West Ham's attacking problems go well beyond injury woes

While presenting an award at Sunday night’s BAFTAs ceremony in London, the actor Hugh Grant, briefly reprising his role as an Oompa Loompa from last year’s Wonka prequel, made a gag about the trend towards interminable run times in modern cinema.

“Oompa Loompa doompety-dong,” he sighed. "Most of these films were frankly too long.” It was funny, mainly because the people responsible for making them so were also the ones doing the laughing.

Heaven knows, though, what Grant or anyone else who shares his grievance would make of Search For A Goal, the latest flick out of Rush Green Studios, directed by David Moyes and starring some top names, including Jarrod Bowen, Mohammed Kudus and, in a belated cameo, Michail Antonio.

Following Saturday’s 2-0 defeat to Nottingham Forest, it is now more than seven hours since West Ham scored from open play and five since they found the net at all.

Instinct is to point to disruption to that forward line as cause for the drop-off that has seen Moyes’s side go from averaging 1.7 goals per game in the first half of the league season to 0.5 since the midway stage.

Kudus was absent for a spell during the Africa Cup of Nations and is yet to hit his pre-tournament form since, while Bowen has not scored in seven league matches either side of an ankle injury, having begun the season with a prolific burst of 11 in 17. Antonio, meanwhile, returned for the first time since November at the City Ground and blew his side’s best chance without so much as getting a shot away.

Lucas Paqueta has been missing throughout the dry spell and all manner of hope is now pinned on the Brazilian’s imminent comeback both rebalancing and revitalising what only a couple of months ago looked among the most potent attacks in the league.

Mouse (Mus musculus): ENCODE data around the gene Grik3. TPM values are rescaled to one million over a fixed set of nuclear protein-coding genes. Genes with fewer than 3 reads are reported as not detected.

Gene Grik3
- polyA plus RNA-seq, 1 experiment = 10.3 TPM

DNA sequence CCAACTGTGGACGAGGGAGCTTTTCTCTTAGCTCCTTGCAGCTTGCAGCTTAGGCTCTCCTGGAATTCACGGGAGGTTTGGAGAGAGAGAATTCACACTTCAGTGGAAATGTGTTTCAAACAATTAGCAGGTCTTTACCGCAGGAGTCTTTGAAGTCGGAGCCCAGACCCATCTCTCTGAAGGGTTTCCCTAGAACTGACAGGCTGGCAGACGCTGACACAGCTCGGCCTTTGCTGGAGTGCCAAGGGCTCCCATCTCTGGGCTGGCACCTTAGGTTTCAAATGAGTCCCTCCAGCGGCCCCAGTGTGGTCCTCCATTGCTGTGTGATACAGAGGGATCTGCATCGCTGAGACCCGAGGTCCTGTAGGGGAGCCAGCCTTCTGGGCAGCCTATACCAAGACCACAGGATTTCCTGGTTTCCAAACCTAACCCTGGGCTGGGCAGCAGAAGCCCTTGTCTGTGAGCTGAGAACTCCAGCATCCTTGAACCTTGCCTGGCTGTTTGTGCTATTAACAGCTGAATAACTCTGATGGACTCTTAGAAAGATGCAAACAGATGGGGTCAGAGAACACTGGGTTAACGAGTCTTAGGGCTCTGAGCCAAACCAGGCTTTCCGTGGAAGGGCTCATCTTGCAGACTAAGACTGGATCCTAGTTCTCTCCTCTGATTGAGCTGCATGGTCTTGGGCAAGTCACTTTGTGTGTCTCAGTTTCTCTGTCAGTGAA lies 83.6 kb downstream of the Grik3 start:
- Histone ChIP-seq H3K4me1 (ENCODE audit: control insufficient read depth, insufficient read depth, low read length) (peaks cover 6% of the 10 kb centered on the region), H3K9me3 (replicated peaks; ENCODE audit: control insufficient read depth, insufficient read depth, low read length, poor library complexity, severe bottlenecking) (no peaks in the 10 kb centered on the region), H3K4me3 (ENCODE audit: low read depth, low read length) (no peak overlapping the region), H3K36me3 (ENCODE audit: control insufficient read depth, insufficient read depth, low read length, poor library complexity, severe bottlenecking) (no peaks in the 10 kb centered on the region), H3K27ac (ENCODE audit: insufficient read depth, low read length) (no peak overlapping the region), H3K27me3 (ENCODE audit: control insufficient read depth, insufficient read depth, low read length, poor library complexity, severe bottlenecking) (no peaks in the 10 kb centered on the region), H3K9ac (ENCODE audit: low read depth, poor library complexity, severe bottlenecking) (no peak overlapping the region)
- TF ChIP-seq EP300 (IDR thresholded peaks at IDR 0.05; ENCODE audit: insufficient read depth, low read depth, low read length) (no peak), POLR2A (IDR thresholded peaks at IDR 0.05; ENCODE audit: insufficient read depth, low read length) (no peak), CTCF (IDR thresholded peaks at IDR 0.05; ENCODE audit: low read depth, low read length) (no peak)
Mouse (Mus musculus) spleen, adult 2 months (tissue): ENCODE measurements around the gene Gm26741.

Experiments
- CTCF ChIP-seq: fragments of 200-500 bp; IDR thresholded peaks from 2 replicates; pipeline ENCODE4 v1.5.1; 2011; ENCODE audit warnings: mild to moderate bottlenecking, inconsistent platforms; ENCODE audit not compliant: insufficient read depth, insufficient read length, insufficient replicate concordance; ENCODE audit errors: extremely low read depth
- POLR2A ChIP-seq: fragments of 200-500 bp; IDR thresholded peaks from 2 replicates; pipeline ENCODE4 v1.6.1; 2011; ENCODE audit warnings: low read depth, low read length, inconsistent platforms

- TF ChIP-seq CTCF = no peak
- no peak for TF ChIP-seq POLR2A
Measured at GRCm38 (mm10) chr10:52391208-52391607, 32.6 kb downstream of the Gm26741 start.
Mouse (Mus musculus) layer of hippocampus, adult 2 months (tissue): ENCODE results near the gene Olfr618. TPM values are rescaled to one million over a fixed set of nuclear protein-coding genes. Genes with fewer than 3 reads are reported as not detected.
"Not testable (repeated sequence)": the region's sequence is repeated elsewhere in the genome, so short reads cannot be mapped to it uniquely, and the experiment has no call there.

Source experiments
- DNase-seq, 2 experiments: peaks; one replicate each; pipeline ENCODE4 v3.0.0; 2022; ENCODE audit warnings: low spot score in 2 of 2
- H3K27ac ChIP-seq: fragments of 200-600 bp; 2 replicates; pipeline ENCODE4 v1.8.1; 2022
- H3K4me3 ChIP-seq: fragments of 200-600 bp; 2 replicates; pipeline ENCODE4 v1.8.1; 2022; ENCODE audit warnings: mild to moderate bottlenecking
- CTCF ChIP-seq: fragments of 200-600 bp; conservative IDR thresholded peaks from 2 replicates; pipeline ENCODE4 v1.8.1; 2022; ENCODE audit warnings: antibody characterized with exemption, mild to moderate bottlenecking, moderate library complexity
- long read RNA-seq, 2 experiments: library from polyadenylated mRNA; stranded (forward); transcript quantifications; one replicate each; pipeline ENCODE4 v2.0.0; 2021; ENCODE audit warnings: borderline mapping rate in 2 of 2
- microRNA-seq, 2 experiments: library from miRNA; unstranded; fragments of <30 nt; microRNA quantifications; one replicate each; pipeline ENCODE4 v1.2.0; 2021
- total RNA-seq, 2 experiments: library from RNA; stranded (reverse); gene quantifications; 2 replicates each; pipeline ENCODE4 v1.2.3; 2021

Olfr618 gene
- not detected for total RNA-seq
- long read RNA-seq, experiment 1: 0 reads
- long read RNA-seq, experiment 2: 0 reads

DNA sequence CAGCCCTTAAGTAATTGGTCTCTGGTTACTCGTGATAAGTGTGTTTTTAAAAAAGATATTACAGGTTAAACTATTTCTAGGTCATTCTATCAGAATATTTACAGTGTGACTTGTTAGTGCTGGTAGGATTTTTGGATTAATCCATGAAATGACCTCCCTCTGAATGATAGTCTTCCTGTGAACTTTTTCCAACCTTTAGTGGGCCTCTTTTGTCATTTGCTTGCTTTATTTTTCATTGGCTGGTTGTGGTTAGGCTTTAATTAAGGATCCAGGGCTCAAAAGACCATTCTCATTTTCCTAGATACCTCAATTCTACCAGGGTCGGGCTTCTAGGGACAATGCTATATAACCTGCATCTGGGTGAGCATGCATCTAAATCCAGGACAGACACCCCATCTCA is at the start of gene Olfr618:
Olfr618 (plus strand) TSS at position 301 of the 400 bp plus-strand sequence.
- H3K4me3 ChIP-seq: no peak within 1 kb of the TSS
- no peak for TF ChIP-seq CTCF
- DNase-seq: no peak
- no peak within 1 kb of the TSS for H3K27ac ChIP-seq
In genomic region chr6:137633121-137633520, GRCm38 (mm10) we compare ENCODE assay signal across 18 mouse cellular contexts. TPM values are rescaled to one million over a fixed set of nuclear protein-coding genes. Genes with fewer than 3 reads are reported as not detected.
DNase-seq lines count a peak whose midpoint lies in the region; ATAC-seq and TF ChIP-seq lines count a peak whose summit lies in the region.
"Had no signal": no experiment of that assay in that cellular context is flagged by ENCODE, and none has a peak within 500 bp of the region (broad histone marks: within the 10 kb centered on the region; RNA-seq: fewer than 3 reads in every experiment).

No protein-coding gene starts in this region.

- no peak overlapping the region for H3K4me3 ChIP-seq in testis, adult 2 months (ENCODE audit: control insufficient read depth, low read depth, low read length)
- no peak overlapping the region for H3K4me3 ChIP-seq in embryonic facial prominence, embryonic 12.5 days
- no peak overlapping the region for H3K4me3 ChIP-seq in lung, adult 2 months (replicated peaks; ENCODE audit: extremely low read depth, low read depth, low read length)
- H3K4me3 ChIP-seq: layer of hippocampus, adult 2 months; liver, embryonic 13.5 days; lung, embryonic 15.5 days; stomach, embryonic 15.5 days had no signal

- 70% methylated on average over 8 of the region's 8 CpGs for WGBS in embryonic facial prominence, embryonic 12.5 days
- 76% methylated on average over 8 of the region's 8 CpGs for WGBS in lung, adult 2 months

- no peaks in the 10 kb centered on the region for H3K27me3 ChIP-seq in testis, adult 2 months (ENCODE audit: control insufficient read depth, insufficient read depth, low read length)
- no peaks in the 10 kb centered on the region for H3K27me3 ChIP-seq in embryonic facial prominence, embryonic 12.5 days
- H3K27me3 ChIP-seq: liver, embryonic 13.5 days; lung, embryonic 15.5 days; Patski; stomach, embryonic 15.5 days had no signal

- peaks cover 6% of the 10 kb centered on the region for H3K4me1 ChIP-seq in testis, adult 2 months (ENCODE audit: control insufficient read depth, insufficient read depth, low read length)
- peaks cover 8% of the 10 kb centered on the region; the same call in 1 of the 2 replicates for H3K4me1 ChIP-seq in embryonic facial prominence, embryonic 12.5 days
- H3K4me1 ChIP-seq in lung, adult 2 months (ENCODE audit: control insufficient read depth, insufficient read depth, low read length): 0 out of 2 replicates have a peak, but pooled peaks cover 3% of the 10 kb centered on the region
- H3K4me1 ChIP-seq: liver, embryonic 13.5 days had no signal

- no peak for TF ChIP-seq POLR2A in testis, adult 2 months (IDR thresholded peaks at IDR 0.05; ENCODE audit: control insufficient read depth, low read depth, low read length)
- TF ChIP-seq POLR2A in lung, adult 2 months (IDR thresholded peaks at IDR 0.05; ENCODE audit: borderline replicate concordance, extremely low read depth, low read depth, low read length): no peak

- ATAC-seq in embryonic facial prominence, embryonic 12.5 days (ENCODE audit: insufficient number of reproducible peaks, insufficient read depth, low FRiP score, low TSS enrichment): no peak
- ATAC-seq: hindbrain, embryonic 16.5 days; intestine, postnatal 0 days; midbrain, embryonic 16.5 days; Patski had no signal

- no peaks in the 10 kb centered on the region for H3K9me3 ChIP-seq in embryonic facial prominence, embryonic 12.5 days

As big a boost as Paqueta’s return will be, though, West Ham’s failings are more collective than that theory lets on, and not only because it is difficult to put the fact they have conceded 11 times in three matches at the other end down to the absence their No10.

Blunted: West Ham’s attacking enterprise has stalled of late (Getty Images)
Blunted: West Ham’s attacking enterprise has stalled of late (Getty Images)

While Paqueta, Bowen and Kudus did account for the majority of the Hammers’s output at their pre-Christmas best, they were certainly not alone.

Czech pair Tomas Soucek and Vladimir Coufal had been reborn as attacking forces, the latter at one stage setting up goals in four consecutive league matches in the autumn and Soucek scoring eight times across competitions by the turn of the year, including a flurry of late winners.

Coufal’s form, though, has dipped once more, his involvement at the top end of the pitch almost non-existent in recent weeks, and the full-back now looks under pressure from Ben Johnson for his place.

Soucek’s own downturn has already seen his surrendered to Kalvin Phillips, though that player’s sending off at Forest means he will almost certainly get it back when Brentford visit on Monday night.

Then there is the case of James Ward-Prowse, who has scored twice from the penalty spot in 2024 but for whom the set-piece assists - such a key part of West Ham’s early season success - have dried up.

The blame for that lies as much with the players attacking his deliveries as the man taking them. Given West Ham’s historic reputation as a strong set-piece outfit and Ward-Prowse’s as the best exponent in division, his summer signing looked a no-brainer. After a bright start to the marriage, though, it is hard not to feel neither party is currently making best use of the other.